top of page

The Stoichiometry Matrix in Reaction and Epidemiological Models

Networks of chemical or biological reactions can be represented by systems of coupled differential equations. Solving these provides the concentrations of all species in time. Compartmental epidemiological models can be represented in the same way, with the solutions providing the number of people in each epidemiological state as a function of time. However, it is tedious to set up and solve a set of coupled differential equations every time we want to investigate a reaction or epidemiological model, so a general tool would take a lot of work out. This is provided by the stoichiometry matrix. By being able to cast a chemical, biological or epidemiological problem in terms of its stoichiometry matrix, we can use a single formalism (and so, single computer program and data fitting system) for any network of arbitrary complexity.

To see how we get to a general expression for a reaction network or epidemiological model, start with an example:

In this reaction network, A and B react to transform A into another B irreversibly. B then has two transformation pathways into either C or D (One single B transforms to one single C or D). So B is a catalyst for its own synthesis, but is also subject to transformation. If you are more interested in epidemiology than chemistry or systems biology, replace "A,B,C,D" with "S,I,R,D" as this network represents the "Susceptible-Infectious-Recovered" model including a mortality rate with D representing Deceased state. The system of reaction equations can be written as:

A,B,C,D denote time-dependent species concentrations or counts. The dot represents multiplication. Now, re-write the reaction equation for the consumption of some species as:

Here, S is the number of C_i molecules involved (its stoichiometry) in the particular reaction, k the rate constant for the reaction, and P_{m} the reaction orders for each species C_m involved. So the rate at which C_i is taken out of the system is its stoichiometry, multiplied by its rate constant, multiplied by the product of all species involved raised to the powers of their reaction orders (0 for species not involved). However, there will be many C_i, and many reactions involved. We can consider each "point" in our set of reaction equations to be a node in a network. In our example, there are four nodes. A rate constant specifies communication rates between nodes. Forward and reverse traffic must be separately considered if present (it is not in our first example), with every individual reaction arrow therefore a communication channel with and associated communication rate given by its rate constant. The generalisation of the above equation for all species follows as:

We have now introduced a matrix of stoichiometries S. Each row indexes a species, each column indexes a reaction (or network channel). The element S_{ij} is the number of molecules of species i involved in reaction j. The element is negative if molecules of species indexed i are taken out of the system by channel j (a "forward reaction"), positive if they are put into the system (a "reverse reaction"). The reaction order matrix is similarly arranged, but with different elements. Its elements are the reaction orders for each species, taking the value zero if species m is not involved. The element P_{mj} is the reaction order for species m and channel j. The reaction order matrix ensures that only the relevant species are retained in the product. The stoichiometry matrix and reaction order matrix together connect the state space to the network channel space. The rate constants are arranged as a vector with k_j containing the rate constant for channel j. Note that we may express this in vector-matrix form as:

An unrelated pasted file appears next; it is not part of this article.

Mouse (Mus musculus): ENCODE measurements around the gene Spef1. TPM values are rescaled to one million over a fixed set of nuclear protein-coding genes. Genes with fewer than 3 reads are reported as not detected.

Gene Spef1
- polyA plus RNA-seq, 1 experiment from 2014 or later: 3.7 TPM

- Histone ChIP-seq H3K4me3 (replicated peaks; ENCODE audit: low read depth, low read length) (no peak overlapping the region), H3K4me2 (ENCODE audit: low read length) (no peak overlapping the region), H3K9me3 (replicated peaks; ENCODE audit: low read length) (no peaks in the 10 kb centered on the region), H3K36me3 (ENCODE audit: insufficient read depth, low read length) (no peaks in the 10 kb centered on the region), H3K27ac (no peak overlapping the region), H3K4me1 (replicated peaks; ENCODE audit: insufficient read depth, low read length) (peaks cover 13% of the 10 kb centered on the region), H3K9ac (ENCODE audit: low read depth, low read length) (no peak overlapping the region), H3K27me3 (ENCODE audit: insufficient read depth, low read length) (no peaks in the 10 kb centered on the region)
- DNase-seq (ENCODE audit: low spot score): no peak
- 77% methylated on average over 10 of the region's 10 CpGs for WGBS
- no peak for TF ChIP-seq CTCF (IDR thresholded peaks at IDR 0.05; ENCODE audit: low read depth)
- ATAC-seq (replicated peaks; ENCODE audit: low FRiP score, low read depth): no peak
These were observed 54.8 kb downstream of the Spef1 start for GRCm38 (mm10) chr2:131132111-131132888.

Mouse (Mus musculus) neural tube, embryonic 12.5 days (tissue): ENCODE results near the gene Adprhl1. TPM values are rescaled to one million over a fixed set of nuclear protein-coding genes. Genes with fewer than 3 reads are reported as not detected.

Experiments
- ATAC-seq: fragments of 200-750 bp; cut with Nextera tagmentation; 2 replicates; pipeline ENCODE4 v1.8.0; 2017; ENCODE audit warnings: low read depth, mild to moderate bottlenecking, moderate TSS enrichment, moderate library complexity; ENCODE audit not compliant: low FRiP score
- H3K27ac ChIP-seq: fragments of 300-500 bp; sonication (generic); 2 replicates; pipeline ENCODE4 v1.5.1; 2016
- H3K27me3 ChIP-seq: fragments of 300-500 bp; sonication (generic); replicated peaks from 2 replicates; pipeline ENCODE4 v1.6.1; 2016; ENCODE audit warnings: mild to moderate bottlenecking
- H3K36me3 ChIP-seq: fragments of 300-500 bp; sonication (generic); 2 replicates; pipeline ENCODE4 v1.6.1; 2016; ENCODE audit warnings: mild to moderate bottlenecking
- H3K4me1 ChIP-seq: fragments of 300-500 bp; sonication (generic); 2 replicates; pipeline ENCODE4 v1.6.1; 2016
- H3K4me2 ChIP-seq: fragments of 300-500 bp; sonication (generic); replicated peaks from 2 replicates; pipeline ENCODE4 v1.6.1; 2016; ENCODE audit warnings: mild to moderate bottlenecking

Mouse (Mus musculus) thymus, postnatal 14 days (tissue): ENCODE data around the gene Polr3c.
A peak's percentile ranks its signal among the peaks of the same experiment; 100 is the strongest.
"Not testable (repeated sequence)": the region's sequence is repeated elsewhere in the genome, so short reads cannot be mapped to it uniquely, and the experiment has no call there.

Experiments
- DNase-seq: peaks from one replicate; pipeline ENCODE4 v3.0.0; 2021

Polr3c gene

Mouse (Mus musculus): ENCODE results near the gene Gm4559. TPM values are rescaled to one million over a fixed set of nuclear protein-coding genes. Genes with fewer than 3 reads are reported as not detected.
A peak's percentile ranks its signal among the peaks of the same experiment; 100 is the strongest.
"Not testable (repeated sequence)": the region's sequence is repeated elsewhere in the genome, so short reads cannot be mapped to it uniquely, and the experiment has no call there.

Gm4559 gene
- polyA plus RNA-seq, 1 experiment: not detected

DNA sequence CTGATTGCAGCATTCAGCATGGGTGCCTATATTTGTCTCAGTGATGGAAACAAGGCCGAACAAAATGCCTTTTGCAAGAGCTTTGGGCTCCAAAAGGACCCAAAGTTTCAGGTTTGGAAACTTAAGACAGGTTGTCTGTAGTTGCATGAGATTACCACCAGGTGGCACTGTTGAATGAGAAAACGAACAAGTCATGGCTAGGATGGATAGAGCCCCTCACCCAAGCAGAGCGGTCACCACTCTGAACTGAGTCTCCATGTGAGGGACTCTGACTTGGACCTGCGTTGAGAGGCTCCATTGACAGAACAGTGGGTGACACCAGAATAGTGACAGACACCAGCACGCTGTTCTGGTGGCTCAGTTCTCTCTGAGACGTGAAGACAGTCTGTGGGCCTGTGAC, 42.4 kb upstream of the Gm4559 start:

Now, how might we set up S and P for our network? Channels and species have first to be enumerated. The ordering is our choice, but a sensible ordering here is:

for the ordering of time-dependent species concentrations (or counts) and

for the vector of rate constants. This sets the ordering of the species (states c(t)) and channels (rate constants k). To assemble row one the stoichiometry matrix (for species A), we identify the number of molecules of A associated with each of the channels in k in vector form to give:

So the k1 channel takes 1 A out of the system, and neither of the other channels communicate with A. Following that lead, it is easy enough to complete the stoichiometry matrix:

Recall from the definitions of c(t) and k that the rows are ordered A,B,C,D (or S,I,R,D if you want an epidemiological interpretation), and the columns k1,k2,k3. We now need the reaction orders matrix P. In this system, the kinetics are either first-order if a species is involved or zero-order if not. So P may be constructed simply as:

So looking at reaction 1, represented by column 1, it is 1st order in A and B, and so on.


A second example: An enzyme-catalysed reaction

As another simple example of setting up a system of rate equations for a reaction network, take the most basic model of a enzyme-catalysed reaction. Here, enzyme E and substrate S reversibly form complex ES, which reversibly forms E and product P, with all reactions first order with respect to all reagents. The reaction equations are:

We choose to order the channels:

And we choose to order the species:

We will start with the first row of the stoichiometry matrix:

So the k_{12} channel takes one E out of the system, k_{21} puts one E into the system, k_{23} puts one E into the system and k_{32} takes one E out of the system. Following that lead, it is easy enough to complete the stoichiometry matrix:

In this system, the kinetics are either first-order if a species is involved or zero-order if not. So P may be constructed simply as:

It should be easy enough to multiply these out and verify the rate equations for this system as:



bottom of page